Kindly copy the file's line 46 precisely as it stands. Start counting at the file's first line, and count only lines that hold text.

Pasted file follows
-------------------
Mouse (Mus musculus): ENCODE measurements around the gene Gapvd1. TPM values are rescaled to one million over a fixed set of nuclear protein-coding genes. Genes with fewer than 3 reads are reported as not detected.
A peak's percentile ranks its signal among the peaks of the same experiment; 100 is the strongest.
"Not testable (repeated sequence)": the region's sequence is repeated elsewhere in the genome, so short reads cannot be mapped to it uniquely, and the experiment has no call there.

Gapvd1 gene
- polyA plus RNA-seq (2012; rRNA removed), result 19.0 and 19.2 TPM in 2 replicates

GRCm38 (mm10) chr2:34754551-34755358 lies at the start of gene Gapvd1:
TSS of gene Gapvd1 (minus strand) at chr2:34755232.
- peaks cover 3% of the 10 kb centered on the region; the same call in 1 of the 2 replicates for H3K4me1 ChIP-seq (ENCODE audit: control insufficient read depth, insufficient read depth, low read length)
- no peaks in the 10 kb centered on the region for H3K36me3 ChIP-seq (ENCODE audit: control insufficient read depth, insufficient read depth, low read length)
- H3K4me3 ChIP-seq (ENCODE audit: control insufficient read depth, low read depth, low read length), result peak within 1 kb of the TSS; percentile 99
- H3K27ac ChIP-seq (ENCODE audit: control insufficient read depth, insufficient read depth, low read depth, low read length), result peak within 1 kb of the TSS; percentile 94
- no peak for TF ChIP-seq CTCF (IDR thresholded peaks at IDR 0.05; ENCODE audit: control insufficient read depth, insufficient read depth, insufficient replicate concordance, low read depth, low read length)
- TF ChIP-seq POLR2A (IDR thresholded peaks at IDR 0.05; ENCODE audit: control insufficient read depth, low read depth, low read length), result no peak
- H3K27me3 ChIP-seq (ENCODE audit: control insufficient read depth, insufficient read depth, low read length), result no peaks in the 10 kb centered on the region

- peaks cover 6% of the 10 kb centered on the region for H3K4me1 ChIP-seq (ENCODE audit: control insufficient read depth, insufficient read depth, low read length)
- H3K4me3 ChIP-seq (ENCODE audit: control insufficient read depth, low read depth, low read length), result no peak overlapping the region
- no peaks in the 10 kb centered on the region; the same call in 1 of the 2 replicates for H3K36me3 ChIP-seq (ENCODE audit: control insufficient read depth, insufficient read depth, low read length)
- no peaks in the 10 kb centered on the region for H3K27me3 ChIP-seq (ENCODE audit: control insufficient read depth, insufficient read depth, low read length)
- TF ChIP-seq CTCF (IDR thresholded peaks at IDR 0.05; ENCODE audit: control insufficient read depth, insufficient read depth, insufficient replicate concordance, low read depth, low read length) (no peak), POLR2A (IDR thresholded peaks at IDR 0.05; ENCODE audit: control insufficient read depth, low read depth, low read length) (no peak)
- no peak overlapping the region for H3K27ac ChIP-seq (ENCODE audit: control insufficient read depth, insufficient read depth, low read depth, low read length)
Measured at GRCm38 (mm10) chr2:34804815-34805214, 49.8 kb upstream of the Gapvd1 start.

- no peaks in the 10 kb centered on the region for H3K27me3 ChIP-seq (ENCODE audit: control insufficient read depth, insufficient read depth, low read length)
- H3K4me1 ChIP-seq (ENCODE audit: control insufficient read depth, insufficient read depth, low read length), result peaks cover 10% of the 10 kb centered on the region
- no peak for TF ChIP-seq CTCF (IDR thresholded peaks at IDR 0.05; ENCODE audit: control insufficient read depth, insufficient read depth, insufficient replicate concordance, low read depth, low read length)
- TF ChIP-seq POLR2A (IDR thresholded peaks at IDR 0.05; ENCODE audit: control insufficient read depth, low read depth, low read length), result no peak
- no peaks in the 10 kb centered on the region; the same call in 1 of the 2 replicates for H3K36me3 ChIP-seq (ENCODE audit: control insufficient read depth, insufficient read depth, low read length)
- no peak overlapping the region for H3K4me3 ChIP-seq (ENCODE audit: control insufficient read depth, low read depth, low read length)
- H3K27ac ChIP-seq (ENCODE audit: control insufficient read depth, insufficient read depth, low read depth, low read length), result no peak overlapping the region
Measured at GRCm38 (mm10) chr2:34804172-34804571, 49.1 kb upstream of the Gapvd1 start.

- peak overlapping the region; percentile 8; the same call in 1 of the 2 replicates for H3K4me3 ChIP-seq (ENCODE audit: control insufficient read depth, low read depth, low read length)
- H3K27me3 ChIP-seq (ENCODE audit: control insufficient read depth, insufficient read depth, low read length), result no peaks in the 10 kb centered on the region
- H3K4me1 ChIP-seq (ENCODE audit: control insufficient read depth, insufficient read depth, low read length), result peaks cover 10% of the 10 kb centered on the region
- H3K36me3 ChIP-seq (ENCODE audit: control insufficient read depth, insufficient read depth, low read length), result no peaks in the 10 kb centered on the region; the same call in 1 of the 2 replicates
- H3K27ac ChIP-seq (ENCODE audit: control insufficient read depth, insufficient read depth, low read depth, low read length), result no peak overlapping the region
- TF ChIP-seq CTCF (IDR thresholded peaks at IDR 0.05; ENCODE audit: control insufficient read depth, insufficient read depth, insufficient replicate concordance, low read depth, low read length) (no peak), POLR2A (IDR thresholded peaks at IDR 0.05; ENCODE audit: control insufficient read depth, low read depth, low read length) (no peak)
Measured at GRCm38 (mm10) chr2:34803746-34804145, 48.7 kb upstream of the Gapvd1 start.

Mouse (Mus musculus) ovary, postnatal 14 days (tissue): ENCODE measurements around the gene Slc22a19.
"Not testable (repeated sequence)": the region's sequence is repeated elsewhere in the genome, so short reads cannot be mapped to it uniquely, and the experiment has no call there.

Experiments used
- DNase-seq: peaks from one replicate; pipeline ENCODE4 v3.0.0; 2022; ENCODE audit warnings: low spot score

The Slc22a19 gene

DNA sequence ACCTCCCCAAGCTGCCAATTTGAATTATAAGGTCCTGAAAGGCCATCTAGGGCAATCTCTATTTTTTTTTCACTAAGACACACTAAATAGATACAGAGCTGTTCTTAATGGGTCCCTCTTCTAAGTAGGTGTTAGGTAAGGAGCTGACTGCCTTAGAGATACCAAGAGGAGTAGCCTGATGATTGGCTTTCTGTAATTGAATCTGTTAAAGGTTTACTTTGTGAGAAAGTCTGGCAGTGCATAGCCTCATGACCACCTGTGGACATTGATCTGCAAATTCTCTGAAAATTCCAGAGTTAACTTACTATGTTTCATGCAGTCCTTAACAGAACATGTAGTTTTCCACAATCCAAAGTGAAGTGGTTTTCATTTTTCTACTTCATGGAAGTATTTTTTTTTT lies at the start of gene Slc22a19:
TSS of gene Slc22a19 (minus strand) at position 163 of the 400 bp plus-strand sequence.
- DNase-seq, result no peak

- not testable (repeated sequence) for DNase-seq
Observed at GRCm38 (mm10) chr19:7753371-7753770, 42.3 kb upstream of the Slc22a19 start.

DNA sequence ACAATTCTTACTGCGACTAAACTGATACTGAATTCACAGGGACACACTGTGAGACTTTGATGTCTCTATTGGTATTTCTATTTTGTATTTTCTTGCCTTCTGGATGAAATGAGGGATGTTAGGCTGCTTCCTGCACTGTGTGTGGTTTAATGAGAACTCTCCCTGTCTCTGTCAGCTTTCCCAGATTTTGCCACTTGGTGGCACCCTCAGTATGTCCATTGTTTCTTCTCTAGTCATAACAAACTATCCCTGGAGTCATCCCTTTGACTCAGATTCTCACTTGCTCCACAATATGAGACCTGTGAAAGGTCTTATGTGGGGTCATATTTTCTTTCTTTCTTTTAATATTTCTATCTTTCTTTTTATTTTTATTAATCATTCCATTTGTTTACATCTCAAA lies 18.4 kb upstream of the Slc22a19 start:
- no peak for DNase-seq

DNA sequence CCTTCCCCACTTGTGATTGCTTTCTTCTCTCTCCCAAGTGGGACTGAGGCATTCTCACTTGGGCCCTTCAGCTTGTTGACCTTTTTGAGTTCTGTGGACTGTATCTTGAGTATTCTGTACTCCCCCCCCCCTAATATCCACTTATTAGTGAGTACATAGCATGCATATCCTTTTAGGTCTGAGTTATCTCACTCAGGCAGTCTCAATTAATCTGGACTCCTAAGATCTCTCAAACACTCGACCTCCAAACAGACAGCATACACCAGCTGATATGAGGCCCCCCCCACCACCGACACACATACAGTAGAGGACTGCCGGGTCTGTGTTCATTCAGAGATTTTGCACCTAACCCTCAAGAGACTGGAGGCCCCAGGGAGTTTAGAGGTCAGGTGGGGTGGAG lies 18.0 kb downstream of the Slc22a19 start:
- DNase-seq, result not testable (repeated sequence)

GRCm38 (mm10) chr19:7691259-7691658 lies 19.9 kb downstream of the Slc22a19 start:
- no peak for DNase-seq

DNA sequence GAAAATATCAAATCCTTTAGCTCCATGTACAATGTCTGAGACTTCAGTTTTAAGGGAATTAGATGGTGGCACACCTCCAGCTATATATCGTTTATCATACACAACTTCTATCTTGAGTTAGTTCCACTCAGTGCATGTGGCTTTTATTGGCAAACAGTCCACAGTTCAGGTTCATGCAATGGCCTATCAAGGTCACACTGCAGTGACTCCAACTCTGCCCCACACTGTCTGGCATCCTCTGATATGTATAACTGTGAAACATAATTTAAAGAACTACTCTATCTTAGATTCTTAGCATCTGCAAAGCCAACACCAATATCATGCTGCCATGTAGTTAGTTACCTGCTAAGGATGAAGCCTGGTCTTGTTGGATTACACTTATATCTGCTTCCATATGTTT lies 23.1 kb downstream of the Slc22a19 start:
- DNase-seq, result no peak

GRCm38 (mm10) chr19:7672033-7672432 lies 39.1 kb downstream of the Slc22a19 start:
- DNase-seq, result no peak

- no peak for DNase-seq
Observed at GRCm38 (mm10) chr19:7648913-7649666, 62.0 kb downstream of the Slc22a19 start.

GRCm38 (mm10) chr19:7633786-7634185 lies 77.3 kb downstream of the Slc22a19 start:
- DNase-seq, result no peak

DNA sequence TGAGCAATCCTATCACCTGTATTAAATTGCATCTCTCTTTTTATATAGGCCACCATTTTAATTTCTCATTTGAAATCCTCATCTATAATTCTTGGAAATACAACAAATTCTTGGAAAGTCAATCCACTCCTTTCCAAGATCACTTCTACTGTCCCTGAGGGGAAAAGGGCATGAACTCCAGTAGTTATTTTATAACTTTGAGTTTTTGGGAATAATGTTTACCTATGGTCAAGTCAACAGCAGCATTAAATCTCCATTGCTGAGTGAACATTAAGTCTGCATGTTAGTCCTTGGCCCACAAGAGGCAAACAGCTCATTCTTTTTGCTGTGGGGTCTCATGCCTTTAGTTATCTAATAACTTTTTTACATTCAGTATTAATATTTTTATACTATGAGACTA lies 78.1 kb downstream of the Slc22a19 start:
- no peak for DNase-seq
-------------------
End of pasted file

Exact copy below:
Observed at GRCm38 (mm10) chr19:7753371-7753770, 42.3 kb upstream of the Slc22a19 start.